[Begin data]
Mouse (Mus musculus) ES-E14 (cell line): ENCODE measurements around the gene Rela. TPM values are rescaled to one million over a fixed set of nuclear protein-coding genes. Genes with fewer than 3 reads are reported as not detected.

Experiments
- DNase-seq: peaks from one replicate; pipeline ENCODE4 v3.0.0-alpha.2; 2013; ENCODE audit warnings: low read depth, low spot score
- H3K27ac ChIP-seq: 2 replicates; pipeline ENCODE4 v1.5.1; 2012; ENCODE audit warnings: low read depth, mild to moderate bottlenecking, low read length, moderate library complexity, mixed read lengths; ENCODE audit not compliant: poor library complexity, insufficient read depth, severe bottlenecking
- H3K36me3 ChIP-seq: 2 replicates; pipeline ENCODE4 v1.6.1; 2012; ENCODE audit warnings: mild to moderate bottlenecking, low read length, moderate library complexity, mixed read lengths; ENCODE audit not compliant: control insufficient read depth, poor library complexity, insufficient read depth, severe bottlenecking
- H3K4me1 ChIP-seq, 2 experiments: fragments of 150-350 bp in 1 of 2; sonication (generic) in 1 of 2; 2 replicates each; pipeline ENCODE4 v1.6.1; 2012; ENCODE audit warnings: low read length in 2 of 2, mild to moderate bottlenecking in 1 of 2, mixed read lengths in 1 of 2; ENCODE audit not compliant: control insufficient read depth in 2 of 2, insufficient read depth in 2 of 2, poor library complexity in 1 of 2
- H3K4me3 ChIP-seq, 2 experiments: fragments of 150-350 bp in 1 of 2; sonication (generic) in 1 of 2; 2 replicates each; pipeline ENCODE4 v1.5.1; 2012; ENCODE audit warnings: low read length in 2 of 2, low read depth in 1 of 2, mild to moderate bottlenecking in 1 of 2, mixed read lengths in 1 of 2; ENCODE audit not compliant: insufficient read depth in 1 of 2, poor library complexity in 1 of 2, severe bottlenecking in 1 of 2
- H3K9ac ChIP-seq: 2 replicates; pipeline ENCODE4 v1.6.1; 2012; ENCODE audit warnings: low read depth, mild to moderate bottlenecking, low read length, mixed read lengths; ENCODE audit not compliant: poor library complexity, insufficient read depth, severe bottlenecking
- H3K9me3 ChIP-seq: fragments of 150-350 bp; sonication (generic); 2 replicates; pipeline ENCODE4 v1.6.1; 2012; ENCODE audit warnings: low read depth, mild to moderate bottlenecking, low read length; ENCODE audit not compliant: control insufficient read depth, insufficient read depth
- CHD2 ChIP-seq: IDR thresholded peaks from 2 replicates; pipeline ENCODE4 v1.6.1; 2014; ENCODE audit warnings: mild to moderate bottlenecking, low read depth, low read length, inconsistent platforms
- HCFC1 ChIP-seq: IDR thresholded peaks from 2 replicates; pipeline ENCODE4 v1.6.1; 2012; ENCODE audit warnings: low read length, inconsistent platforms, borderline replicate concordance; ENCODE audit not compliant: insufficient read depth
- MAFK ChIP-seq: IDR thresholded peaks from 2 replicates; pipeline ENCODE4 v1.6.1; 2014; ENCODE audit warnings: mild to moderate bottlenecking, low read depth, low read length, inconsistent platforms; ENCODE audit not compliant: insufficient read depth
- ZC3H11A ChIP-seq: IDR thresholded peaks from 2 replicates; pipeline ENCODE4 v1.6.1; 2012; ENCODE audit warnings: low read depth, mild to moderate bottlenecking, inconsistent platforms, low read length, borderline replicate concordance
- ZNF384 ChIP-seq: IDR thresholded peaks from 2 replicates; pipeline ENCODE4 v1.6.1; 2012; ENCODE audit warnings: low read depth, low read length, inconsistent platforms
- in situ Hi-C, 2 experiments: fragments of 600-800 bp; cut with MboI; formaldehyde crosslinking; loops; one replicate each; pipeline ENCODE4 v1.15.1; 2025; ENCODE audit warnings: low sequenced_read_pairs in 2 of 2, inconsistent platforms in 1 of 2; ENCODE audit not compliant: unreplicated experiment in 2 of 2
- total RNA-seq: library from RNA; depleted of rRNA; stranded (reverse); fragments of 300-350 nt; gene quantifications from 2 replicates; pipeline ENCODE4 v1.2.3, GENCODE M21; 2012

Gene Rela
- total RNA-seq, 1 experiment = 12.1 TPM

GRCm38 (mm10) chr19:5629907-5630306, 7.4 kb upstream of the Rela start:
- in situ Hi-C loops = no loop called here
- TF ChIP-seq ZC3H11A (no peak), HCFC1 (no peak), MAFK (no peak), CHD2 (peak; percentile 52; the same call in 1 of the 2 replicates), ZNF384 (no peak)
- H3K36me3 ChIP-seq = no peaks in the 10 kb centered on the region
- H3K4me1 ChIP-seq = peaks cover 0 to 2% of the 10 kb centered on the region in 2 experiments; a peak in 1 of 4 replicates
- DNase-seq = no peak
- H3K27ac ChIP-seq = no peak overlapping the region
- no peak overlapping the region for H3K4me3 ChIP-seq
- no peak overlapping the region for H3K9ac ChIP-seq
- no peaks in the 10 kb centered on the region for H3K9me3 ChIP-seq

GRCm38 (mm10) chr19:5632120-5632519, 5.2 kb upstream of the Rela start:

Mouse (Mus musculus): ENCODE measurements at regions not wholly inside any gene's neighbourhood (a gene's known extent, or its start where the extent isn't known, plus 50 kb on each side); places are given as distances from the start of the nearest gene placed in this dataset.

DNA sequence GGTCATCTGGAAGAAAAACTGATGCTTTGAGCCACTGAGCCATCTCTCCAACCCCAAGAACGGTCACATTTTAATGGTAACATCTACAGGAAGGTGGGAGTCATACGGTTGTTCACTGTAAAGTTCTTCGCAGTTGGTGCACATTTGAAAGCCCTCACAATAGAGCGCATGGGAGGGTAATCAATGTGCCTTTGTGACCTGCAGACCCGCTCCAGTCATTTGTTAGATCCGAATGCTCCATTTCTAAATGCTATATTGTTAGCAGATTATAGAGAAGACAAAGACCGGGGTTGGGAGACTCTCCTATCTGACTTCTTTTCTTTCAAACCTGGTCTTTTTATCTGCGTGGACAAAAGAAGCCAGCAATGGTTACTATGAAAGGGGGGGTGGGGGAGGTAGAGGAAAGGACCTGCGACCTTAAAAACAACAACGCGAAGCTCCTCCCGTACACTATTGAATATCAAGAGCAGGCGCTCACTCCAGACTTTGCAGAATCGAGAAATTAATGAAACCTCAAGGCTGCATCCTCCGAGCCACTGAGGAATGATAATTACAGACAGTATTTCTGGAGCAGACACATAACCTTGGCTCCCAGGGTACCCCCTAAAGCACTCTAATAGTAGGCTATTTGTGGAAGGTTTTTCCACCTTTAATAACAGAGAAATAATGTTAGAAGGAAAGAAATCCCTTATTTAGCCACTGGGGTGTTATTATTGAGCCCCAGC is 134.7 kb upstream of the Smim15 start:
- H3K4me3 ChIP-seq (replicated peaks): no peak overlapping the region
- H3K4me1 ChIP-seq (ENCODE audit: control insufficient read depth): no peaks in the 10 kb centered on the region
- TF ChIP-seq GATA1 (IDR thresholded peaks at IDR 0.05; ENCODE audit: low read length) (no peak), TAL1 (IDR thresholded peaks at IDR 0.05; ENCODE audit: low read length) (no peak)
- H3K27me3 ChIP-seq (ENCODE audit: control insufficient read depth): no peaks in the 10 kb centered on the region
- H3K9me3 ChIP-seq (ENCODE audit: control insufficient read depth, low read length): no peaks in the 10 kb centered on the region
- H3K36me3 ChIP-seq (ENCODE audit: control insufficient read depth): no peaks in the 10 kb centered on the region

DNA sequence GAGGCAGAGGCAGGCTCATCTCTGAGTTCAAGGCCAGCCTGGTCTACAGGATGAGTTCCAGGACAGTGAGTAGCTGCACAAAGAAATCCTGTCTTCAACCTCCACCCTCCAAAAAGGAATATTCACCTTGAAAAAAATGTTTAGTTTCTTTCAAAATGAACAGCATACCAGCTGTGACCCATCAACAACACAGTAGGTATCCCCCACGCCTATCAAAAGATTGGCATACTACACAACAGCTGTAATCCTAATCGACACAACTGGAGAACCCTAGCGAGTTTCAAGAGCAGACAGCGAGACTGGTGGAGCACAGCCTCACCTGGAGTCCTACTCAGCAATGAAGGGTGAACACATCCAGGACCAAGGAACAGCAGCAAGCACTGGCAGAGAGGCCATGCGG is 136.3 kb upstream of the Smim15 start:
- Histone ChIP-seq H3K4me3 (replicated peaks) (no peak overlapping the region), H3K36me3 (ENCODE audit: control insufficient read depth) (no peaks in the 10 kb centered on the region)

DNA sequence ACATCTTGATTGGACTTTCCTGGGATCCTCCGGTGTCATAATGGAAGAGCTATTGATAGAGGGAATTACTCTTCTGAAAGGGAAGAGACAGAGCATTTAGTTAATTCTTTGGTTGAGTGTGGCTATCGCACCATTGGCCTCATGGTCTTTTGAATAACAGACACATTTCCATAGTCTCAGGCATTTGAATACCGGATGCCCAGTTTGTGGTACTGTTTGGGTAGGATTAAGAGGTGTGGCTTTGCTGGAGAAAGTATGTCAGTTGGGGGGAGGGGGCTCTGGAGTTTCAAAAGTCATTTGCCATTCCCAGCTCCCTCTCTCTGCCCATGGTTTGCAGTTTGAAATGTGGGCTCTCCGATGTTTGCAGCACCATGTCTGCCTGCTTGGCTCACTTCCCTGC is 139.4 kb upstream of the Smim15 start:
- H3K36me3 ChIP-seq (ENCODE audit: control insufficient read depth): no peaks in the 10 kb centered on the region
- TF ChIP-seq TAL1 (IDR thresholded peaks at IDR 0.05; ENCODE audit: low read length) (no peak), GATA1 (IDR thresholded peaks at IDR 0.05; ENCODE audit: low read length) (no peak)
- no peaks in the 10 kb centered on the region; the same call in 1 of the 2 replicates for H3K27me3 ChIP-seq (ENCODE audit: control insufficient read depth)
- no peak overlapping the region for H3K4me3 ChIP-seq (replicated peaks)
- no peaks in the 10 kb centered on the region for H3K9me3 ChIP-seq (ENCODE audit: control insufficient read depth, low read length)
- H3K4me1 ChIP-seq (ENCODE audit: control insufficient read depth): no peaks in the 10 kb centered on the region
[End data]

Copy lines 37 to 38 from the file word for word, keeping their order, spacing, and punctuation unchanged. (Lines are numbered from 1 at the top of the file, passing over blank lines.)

- H3K36me3 ChIP-seq (ENCODE audit: control insufficient read depth): no peaks in the 10 kb centered on the region

DNA sequence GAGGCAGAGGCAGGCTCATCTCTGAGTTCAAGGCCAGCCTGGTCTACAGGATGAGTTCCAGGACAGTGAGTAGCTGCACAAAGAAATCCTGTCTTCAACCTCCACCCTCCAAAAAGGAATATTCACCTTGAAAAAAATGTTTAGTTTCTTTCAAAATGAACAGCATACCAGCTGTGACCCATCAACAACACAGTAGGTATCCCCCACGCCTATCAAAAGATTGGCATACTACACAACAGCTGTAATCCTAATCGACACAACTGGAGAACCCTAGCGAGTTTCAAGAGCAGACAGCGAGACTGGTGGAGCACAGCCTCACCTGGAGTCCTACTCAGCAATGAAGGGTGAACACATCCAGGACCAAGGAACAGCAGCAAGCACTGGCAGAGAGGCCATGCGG is 136.3 kb upstream of the Smim15 start: